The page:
December 12 2013 Latest news:
Tuesday, October 29, 2013
A hidden gem of Norfolk’s ancient past has been unearthed from its leafy cover after undergoing a restorative makeover.
■ The Priory dates back to 1216, making it nearly 800 years old.
■ It was founded by Margery de Cressy and dissolved in 1536. The canons living in the priory belonged to the Order of Peterstone, a small and somewhat mysterious Norfolk-based religious order.
■ The building was struck by disaster when the south transept collapsed, which is believed to have happened during floods in 1400. A staircase was built in its place but this also collapsed in 1910.
■ During the Victorian ea the priory was a much-visited beauty spot and appeared on post cards. During this ‘romantic’ period in the building’s history a set of heavy metal gates were installed.
■ The church and part of the cloisters are in ruins, but a monastic building survives having been converted into a house during the 16th and 19th centuries.
It is now owned by the Norfolk Historic Buildings Trust and managed with the support of Norfolk County Council.
Beeston Regis Priory, which sits up high in a tucked away corner of the coastal village, was swathed by tree branches, overgrown undergrowth and wild plants that had sprung up on its centuries-old walls.
But its antique architecture, which dates back to 1216, has been uncovered once more after £13,000 of works were carried out to clear it of its leafy cloak, and repair the most vulnerable parts of its impressive structure.
History buffs at Norfolk County Council (NCC), which helps manage the site, feared they would have to close the historic ruins, as some of the ancient flints within its towering walls had become so weathered they were in danger of coming loose.
Vandalism and ever encroaching vegetation were also threatening its structure so county hall bosses stumped up the five-figure sum to carry out the works, the first repairs in 10 years, which were completed this month.
David Robertson, historic environment officer at NCC who led the restoration project, said he was “thrilled” with the results.
“The repairs mean we can keep it open to the public, it’s safe. We’re very pleased,” he added.
“It’s an important site in its own right and as a historical monument the public use it and enjoy it.
“There’s real interest in the site but it goes beyond the local area.
“When the builders were here they have been talking to people from America and Canada. They see it on an Ordnance Survey map and want to come and have a look.”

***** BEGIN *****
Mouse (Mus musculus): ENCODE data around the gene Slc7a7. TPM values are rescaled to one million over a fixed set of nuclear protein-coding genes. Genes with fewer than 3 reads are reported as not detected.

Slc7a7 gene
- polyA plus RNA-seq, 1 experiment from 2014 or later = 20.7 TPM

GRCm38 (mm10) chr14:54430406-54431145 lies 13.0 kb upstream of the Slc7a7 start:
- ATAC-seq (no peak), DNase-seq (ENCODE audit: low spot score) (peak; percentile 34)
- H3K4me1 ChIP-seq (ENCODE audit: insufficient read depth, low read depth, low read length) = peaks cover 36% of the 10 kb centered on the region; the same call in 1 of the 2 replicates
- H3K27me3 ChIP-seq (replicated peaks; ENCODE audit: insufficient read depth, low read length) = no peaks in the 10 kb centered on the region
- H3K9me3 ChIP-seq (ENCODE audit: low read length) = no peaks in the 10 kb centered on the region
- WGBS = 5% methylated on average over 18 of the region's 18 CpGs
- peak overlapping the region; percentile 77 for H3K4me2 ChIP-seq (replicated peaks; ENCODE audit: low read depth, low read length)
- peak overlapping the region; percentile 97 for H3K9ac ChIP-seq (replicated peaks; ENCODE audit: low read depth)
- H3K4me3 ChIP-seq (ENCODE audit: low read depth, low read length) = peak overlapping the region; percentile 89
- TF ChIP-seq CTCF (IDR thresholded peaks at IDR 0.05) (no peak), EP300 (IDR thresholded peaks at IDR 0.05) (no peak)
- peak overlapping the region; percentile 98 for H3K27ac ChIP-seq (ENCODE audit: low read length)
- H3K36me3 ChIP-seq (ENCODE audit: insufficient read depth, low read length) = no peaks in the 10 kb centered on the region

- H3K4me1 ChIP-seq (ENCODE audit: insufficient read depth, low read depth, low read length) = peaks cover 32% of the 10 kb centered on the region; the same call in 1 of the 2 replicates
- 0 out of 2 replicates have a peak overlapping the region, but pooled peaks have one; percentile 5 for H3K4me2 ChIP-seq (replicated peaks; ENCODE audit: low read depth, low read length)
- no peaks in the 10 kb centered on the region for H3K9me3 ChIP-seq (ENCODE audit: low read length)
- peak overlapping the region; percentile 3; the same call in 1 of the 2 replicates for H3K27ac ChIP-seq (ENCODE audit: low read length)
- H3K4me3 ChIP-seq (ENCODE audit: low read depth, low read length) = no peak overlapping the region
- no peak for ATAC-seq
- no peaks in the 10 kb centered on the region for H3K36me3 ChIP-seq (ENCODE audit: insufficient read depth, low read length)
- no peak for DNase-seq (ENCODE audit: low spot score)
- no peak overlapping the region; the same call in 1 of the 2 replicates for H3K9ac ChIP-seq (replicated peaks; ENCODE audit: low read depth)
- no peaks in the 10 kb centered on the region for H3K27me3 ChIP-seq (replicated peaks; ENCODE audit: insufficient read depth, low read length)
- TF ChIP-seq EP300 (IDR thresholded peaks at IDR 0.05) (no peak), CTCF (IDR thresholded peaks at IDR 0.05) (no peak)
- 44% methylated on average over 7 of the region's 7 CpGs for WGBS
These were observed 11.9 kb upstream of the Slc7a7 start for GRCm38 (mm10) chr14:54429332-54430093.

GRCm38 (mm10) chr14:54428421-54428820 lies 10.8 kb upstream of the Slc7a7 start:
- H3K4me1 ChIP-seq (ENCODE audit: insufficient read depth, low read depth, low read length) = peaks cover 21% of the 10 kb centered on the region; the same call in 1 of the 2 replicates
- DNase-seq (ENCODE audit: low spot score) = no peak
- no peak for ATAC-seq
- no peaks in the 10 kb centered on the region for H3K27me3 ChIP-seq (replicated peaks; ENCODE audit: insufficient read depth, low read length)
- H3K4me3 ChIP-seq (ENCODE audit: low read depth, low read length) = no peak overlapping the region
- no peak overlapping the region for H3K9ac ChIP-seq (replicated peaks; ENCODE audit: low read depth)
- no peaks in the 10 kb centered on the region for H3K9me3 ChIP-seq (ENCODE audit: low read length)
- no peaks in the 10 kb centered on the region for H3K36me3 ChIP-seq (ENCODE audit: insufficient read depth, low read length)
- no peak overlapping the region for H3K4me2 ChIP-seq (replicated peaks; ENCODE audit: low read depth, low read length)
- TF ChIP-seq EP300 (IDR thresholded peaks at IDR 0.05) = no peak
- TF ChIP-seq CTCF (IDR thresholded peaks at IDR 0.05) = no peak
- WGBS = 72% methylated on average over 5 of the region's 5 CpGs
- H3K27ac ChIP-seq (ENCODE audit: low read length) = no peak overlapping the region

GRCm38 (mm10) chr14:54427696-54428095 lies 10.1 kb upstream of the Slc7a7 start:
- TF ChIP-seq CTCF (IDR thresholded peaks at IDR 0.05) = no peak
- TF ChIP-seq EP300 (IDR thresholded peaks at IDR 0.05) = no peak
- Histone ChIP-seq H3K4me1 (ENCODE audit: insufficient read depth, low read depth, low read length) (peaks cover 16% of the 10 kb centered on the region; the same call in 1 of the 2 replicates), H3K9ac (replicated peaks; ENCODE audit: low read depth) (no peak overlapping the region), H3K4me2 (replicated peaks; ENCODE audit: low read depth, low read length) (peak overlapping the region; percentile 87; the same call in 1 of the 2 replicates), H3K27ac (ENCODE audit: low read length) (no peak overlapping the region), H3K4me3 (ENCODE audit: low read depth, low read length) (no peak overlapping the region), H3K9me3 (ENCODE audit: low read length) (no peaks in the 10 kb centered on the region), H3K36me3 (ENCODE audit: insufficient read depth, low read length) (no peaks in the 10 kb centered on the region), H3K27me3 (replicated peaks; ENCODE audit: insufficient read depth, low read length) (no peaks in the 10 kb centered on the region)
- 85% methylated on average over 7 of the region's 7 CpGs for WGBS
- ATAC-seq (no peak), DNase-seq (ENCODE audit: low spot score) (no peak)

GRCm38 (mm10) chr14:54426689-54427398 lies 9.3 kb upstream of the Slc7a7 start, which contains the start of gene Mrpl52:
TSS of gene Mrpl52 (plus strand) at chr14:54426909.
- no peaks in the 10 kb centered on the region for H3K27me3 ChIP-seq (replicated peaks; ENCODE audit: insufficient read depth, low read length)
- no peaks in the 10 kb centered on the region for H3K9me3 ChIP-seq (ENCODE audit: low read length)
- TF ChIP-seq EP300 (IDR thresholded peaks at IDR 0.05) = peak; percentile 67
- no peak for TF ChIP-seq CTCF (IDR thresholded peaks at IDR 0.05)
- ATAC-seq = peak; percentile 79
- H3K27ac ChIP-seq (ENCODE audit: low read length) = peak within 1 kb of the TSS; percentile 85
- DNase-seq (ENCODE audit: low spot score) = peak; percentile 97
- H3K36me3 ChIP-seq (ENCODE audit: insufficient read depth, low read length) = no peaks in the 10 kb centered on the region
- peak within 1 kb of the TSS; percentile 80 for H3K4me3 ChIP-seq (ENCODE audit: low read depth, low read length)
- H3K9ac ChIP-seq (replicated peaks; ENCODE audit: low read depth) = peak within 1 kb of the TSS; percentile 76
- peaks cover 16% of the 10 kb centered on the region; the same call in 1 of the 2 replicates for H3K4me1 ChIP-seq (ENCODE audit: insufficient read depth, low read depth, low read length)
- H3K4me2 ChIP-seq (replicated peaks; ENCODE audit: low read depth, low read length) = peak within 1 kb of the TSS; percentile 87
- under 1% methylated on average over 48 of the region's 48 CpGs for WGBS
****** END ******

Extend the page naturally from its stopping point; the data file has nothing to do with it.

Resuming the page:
The priory and its two neighbouring ponds - which made up part of the monastery - are popular with dog walkers, tourists and nature lovers as its quiet surroundings have become a haven for wildlife.
Kingfishers, kestrals and jackdaws are among the winged visitors that have been spotted at the site and on the
ponds, and they had a part in dictating when and where the repairs could be carried out.
Mr Robertson said: “As well as the historic interest we have got the wildlife interest. We know various bird species use this site and when we were doing the repairs that’s something we had to think about as well.
“We wouldn’t want to repair a piece of the fabric but have a detrimental effect on breeding birds, so that was one of the reasons we left the repairs to the end of the summer.”
Bodham based builders F Woodrow and Son, who have experience with historic buildings, carried out the restoration work using materials in keeping with the priory’s heritage.
They matched the original mortar as closely as possible and any fallen
flint and stone was reused wherever possible.
A set of heavy metal gates, installed in the 19th century, were also reinstated as part of the work. The gates were damaged and their hinges ripped from the ancient walls, after vandals tried to remove them from the site.
The council transferred them into storage to protect them from thieves but there are now back in their rightful home.
The repairs have since been revealed to residents, members of the parish council and parochial church council, who praised the restoration.
Mr Robertson added: “Norfolk has a rich heritage and wonderful ruins like this deserve to be saved for future generations to enjoy.”